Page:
Someone left the door to HELL open…

Directed by Romano Scavolini

Reviewed by Deep Red

Aka Nightmares in a Damaged Brain aka Blood Splash aka Schizo

Nightmare was one of the 39 ‘video nasties’ successfully prosecuted under the Obscene Publications Act in the U.K. in the 1980s. The distributor got 18 months for releasing an unapproved version. Despite the poster’s boast that Nightmare was ‘From the man who terrifed you in “Dawn of the Dead” & “Friday the 13th”!’ Tom Savini was only a consultant on the film, not the ‘special effects director’ as credited; Savini threatened to sue.

Baird Stafford stars as George Tatum, a man plagued by terrible nightmares who escapes from a mental hospital and starts stalking a family, mother Susan Temper (Sharon Smith), son C.J. Temper (C.J. Cooke) and daughters Tammy Temper (Tammy Patterson) and Kim Temper (Kim Patterson) as well as the babysitter Kathy (Danny Ronan). George makes his way to them, killing on the way and becoming more and more deranged as he goes.

Not a great copy of the film; this film needs to be released on Blu-ray for fuck’s sake and fully uncut! Saying that the copy I just watched is fully uncut at least but it’s woeful quality. This is one of the best of the 80s ‘nasties’ in my opinion and I just want to see it in its Sunday best, that’s all. Is that too much to ask?

Look, forget Gandhi, THIS is a true classic. It’s nice ‘n’ sleazy, in places, and delightfully gory, well and truly earns it’s ‘video nasty’ stripes, and to be honest it’s a forgotten gem of a horror. It’s a classic slasher film but it’s significantly darker than most slashers and horror fans need to check it out.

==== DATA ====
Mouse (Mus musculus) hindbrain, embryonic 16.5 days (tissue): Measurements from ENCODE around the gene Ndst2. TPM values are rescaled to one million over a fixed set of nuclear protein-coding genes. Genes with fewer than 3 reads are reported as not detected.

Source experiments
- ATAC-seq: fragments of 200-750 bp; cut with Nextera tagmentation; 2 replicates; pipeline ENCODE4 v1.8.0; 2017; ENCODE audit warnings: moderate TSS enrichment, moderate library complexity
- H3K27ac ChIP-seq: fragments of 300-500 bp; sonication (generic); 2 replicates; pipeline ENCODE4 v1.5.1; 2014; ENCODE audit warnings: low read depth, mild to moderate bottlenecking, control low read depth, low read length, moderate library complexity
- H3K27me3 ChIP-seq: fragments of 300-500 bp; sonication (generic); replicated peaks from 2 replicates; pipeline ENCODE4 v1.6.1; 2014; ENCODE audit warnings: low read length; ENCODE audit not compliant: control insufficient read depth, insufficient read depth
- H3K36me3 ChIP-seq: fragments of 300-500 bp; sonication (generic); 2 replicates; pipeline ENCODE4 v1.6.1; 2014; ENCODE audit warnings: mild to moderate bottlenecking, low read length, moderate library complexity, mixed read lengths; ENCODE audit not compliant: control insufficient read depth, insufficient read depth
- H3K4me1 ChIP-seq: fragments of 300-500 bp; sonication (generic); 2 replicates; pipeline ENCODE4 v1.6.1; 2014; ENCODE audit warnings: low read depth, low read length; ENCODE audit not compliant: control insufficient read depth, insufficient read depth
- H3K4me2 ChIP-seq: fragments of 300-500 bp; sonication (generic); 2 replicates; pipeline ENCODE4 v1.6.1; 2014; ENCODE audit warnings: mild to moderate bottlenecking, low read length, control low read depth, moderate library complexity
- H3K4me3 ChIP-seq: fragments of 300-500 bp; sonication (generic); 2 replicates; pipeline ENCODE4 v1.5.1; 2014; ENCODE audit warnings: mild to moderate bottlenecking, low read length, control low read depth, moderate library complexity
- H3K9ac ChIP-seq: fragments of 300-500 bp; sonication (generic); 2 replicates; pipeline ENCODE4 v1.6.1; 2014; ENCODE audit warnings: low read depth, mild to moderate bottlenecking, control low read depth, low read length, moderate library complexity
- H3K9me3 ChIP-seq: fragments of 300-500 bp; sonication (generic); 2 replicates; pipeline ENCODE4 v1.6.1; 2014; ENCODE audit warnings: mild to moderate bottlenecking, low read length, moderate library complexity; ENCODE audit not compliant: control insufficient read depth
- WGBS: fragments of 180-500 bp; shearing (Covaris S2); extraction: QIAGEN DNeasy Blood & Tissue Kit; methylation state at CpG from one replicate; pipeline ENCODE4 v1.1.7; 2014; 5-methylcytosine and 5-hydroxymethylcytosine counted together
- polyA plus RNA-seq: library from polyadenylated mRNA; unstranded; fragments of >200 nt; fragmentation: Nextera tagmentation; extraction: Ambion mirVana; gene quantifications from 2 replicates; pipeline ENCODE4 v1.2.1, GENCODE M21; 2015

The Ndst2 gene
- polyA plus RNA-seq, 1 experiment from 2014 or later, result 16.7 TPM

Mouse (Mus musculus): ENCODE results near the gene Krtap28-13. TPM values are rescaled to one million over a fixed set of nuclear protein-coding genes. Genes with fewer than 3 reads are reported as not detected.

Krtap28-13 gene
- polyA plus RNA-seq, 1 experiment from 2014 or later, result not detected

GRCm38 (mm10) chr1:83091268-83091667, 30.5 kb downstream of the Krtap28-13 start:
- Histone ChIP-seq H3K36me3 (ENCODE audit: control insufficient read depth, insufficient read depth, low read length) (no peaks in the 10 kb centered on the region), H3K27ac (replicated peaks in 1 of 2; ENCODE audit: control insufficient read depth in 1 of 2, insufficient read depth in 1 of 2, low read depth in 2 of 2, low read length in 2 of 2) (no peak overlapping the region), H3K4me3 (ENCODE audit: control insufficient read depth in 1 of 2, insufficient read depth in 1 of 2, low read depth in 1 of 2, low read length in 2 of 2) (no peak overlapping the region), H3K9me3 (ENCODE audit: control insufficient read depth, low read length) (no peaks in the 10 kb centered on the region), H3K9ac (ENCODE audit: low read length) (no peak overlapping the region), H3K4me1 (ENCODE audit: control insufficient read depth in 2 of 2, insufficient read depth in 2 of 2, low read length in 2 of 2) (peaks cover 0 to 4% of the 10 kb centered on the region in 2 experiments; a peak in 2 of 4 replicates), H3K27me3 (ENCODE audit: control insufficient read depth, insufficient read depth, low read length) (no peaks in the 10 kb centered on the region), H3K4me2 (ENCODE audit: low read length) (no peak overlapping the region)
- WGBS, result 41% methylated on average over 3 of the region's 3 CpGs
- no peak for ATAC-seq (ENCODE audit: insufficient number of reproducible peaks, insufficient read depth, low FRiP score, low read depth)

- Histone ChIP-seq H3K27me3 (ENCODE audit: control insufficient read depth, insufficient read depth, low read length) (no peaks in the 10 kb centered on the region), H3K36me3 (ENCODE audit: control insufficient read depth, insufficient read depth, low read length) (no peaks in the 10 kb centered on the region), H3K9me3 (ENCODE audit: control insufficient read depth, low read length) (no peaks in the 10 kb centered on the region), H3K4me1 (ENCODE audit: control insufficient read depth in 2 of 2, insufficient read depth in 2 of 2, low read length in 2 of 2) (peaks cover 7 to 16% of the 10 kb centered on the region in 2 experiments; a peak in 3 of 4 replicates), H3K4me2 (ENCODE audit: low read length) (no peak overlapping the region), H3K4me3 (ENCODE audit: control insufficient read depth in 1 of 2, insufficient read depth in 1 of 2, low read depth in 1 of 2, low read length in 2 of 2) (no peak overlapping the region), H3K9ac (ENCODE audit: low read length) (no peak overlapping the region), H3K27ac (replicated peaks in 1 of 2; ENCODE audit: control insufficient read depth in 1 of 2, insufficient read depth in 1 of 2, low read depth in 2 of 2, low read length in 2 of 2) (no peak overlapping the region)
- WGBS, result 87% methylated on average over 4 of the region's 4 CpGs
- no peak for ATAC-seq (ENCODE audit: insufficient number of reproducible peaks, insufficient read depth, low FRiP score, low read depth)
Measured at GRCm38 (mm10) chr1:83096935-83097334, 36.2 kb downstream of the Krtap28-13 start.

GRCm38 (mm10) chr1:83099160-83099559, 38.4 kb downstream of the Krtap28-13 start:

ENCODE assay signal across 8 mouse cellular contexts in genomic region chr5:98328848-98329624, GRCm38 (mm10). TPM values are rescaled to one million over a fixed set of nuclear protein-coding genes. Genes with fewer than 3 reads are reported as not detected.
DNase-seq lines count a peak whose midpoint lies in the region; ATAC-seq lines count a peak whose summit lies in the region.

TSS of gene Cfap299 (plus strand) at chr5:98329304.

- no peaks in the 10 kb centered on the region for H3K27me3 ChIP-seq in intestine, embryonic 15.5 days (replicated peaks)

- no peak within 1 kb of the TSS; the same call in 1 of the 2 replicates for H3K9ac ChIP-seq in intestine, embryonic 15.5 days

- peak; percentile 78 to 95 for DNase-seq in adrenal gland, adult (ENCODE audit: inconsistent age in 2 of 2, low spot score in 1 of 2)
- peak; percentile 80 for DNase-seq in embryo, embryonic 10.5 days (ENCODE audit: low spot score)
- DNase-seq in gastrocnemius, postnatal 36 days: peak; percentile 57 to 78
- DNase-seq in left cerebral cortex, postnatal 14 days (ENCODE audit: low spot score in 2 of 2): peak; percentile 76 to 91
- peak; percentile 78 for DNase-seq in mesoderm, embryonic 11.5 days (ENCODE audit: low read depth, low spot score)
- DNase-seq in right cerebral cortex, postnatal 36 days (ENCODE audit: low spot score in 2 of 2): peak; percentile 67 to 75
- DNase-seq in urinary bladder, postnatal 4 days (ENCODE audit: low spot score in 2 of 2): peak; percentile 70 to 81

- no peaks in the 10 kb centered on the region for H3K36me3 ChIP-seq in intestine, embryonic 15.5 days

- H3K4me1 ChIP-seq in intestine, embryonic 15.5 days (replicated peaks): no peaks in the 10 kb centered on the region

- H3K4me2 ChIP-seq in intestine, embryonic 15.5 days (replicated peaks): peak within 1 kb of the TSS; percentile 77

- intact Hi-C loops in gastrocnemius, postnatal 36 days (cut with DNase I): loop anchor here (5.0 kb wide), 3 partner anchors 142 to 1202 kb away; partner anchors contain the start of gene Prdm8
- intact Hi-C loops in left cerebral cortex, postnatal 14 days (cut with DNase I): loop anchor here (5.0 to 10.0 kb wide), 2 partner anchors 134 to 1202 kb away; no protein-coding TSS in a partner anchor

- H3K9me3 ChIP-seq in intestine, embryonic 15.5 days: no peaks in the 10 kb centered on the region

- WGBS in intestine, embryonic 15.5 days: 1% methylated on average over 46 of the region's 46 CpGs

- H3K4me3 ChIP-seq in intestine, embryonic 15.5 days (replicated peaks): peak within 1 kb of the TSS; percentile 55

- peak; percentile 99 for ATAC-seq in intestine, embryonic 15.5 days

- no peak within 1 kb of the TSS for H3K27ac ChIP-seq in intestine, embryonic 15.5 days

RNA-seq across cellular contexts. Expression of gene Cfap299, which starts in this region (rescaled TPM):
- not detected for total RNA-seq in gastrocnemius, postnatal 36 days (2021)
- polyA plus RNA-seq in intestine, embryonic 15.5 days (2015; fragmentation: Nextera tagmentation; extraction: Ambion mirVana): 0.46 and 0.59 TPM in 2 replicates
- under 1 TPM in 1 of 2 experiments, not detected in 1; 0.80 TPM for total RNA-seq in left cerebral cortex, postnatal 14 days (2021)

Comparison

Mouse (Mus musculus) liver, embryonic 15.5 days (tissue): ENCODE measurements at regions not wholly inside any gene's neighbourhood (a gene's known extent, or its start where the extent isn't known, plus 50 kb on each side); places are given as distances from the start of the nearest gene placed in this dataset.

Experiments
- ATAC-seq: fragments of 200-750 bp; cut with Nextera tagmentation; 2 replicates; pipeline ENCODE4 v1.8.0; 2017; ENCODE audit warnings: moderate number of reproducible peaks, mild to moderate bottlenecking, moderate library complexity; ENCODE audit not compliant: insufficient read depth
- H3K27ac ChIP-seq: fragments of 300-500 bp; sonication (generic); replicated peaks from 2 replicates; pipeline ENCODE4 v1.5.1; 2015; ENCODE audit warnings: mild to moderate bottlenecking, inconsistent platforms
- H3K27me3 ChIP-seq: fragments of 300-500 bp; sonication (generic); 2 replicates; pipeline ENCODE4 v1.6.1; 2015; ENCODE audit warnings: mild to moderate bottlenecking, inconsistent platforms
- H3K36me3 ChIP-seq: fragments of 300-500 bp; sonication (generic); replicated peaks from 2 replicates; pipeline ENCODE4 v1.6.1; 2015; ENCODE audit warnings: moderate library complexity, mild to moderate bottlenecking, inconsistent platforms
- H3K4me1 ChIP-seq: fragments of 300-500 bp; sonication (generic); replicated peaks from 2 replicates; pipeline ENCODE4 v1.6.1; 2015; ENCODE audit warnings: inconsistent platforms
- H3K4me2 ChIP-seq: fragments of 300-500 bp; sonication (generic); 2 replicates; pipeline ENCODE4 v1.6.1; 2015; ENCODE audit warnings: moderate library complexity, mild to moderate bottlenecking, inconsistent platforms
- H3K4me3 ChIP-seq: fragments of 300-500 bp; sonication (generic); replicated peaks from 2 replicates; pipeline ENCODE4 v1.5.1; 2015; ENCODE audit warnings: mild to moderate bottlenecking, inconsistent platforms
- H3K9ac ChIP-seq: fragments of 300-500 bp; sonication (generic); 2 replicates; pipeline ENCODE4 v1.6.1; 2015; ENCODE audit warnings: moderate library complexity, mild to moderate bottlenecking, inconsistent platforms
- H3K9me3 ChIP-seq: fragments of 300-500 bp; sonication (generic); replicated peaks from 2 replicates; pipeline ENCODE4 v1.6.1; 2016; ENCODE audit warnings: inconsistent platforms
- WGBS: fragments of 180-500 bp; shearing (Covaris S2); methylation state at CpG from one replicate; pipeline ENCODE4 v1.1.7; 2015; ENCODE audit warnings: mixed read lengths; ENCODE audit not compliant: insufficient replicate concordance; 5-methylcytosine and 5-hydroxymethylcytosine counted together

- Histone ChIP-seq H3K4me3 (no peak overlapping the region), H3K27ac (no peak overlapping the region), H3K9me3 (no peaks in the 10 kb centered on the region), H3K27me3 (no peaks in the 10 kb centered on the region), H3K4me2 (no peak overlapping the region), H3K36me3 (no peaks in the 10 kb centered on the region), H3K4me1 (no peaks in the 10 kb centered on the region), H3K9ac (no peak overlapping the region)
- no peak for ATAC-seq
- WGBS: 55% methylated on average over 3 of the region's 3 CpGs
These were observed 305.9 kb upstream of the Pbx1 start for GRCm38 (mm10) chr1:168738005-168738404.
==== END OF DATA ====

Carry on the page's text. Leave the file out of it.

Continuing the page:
OK, I need to be clear that it is a dated film, although the gore is very good and the atmosphere is great, but it’s classic 80s horror and if you like Fulci or Argento films from that era and so on and so forth I can’t see why you wouldn’t get something from this. Personally, I was very impressed. I saw it before once but this is the first time I’ve seen it uncut and trust me it makes all the difference. It’s not all gore, just has some great moments, what it is is a horror film that matters and a horror film that delivers.

It’s my opinion that if all you can get to see is a woeful copy of a film, that’s OK, not every great horror is available in high definition unfortunately so sometimes we have to put up with a bit. Seeing beyond the scratchy or blurry transfer or poor dubbing even is sometimes a necessary exercise, particularly when you get close to greatness so roll with it and experience the best of the best as best you can. OR you might miss out on some seriously good shit.